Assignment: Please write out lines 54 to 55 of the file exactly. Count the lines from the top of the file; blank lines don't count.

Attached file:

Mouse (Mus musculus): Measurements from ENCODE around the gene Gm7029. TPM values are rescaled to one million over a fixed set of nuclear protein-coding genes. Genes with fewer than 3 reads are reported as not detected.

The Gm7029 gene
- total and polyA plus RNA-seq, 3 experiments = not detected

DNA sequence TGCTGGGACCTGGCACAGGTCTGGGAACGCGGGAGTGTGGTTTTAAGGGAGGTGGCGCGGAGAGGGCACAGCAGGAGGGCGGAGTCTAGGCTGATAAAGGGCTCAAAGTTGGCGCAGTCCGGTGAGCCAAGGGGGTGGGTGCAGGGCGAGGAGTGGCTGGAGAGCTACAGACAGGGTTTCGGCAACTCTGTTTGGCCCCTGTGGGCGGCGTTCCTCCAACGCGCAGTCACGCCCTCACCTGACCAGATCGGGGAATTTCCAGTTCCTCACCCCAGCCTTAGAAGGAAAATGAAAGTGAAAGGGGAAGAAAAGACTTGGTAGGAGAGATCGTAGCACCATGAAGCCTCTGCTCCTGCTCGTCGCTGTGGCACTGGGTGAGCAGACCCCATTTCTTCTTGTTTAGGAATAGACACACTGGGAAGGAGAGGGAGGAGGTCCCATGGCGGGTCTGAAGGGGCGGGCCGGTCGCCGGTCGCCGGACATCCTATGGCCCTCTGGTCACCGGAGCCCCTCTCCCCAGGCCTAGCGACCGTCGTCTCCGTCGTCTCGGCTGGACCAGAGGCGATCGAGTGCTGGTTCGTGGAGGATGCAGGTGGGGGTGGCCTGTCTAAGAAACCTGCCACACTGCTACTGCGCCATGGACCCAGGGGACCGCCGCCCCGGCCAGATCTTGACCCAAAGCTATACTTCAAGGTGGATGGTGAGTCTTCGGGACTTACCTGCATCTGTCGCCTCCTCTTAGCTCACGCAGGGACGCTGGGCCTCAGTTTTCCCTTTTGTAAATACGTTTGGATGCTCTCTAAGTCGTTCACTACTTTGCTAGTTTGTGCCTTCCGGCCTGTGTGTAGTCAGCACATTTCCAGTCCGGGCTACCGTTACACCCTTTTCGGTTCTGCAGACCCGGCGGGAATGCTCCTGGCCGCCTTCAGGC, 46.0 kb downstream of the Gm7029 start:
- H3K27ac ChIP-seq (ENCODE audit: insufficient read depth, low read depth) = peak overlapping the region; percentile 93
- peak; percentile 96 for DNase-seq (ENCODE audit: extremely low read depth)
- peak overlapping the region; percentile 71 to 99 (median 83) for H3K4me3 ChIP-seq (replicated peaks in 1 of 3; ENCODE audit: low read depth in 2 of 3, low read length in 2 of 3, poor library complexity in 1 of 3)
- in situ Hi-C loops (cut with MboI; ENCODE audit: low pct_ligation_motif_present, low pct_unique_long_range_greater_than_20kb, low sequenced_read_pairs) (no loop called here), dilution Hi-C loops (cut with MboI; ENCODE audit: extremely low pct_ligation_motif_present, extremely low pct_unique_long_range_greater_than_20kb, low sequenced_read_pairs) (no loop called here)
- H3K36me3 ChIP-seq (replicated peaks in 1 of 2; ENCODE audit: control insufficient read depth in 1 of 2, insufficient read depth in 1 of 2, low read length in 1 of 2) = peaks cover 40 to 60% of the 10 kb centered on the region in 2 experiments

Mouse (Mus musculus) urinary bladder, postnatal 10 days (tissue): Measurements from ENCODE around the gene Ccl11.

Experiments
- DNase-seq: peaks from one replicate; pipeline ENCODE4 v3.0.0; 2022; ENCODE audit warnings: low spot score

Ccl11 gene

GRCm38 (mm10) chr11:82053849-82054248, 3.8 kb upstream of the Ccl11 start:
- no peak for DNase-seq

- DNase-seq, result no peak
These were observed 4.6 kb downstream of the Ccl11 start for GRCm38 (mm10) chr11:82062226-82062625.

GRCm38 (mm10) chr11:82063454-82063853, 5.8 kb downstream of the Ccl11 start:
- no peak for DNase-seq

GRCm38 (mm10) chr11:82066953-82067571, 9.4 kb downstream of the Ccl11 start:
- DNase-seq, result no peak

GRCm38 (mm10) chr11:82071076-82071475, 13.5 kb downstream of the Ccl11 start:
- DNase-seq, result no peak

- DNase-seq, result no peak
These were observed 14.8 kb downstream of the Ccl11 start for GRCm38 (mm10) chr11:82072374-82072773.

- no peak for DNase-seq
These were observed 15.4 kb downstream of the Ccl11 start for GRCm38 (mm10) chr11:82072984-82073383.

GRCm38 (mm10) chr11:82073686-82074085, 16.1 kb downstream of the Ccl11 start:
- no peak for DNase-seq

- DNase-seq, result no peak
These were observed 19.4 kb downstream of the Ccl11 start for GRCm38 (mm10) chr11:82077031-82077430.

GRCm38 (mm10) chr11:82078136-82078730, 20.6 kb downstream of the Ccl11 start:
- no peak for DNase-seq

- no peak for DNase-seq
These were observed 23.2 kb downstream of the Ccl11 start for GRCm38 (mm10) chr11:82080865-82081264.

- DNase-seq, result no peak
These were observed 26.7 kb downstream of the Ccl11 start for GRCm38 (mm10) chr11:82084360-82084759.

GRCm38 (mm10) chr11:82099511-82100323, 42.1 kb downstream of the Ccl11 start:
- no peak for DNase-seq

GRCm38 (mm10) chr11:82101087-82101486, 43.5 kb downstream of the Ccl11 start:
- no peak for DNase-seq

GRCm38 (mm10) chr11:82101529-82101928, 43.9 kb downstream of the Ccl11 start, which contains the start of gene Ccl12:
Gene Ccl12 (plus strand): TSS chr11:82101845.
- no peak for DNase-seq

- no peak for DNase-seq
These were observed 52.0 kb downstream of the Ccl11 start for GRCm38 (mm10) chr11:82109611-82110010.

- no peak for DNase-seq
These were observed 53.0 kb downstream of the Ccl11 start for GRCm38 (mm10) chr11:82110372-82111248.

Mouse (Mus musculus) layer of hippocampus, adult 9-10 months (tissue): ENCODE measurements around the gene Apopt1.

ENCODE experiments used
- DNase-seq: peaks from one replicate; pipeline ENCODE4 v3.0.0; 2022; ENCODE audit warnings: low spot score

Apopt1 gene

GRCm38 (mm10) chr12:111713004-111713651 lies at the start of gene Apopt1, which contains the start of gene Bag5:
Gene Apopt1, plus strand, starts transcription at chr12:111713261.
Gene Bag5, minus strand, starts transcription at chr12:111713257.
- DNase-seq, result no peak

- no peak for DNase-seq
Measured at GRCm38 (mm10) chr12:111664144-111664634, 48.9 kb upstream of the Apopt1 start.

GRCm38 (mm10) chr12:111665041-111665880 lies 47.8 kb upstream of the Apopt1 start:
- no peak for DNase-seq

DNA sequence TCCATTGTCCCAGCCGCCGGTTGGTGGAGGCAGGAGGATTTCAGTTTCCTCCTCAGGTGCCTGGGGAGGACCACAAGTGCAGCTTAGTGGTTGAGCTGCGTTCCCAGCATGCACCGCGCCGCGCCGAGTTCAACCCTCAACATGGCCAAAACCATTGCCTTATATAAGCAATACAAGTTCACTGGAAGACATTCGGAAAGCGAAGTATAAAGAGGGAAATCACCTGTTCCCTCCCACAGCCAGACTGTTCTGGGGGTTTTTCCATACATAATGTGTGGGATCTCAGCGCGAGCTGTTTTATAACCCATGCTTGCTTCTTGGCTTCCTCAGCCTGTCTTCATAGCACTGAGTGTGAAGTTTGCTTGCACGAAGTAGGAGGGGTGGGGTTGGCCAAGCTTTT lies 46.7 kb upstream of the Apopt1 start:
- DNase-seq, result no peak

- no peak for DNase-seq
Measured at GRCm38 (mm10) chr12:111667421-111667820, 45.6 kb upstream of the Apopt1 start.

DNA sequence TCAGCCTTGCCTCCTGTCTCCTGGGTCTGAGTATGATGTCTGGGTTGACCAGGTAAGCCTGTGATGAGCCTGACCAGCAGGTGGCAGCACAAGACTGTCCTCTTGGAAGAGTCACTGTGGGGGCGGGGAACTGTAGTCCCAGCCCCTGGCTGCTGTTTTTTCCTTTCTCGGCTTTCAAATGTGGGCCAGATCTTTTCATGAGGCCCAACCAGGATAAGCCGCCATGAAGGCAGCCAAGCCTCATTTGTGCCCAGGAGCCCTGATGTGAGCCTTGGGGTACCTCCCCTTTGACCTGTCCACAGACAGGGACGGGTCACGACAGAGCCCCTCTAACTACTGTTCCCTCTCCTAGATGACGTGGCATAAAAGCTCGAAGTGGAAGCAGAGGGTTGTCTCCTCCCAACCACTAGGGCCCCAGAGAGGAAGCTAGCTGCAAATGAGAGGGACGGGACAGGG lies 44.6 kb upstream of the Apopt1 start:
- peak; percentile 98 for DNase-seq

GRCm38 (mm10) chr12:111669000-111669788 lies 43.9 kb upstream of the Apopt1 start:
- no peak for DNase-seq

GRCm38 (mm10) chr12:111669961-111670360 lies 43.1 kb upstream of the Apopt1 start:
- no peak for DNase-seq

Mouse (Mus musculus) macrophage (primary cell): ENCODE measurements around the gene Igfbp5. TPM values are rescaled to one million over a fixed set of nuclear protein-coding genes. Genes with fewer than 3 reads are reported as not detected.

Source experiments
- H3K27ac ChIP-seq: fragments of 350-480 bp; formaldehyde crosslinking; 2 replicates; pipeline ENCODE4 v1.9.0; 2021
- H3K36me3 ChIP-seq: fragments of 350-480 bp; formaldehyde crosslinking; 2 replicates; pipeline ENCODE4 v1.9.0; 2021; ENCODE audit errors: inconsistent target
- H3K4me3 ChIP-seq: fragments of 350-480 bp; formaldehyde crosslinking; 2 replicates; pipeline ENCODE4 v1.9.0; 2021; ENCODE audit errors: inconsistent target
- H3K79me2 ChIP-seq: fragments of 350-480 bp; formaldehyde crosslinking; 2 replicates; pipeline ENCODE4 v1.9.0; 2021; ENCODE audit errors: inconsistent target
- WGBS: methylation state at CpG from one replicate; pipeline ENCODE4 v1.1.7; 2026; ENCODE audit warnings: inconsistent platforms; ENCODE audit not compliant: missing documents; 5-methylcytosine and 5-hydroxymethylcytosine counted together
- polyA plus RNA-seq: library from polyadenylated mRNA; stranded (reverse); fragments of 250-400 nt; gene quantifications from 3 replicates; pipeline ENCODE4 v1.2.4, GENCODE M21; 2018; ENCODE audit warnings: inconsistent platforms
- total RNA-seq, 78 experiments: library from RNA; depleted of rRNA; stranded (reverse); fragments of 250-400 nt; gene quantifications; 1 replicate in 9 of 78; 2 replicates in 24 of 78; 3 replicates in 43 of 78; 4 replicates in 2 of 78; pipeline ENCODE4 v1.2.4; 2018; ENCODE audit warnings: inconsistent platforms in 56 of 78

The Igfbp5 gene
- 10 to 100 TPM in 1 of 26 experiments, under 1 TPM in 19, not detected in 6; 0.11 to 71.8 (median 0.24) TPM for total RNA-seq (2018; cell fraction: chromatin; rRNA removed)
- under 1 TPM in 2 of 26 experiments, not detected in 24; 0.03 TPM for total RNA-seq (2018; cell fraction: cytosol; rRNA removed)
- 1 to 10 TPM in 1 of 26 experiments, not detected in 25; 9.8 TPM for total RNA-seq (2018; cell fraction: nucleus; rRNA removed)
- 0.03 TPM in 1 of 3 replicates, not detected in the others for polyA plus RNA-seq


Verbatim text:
Gene Apopt1, plus strand, starts transcription at chr12:111713261.
Gene Bag5, minus strand, starts transcription at chr12:111713257.